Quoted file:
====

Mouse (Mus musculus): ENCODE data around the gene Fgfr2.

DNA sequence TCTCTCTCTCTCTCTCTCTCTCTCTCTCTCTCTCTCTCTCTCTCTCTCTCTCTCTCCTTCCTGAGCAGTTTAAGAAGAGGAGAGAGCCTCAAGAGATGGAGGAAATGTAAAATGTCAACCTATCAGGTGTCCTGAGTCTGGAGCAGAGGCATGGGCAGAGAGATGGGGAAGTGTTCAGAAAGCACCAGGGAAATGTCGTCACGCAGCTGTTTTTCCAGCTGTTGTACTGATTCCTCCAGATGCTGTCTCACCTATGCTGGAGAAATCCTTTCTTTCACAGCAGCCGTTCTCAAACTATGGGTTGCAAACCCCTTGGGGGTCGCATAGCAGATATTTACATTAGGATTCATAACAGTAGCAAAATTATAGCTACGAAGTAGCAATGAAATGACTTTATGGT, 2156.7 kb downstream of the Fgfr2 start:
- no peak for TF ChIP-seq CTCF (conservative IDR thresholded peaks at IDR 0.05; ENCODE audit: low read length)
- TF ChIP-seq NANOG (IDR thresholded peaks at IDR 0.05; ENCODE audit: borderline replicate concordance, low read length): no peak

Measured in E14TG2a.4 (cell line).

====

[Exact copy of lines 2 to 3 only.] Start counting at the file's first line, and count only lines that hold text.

DNA sequence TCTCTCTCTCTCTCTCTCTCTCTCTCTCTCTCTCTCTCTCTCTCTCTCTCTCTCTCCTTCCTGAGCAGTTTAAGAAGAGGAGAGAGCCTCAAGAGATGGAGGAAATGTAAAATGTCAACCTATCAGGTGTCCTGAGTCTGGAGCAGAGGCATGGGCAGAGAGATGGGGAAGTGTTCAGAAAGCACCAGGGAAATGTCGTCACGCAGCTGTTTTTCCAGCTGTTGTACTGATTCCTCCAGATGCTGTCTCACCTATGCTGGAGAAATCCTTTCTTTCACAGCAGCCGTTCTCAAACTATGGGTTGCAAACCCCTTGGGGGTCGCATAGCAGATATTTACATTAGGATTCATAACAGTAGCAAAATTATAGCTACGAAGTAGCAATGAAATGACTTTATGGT, 2156.7 kb downstream of the Fgfr2 start:
- no peak for TF ChIP-seq CTCF (conservative IDR thresholded peaks at IDR 0.05; ENCODE audit: low read length)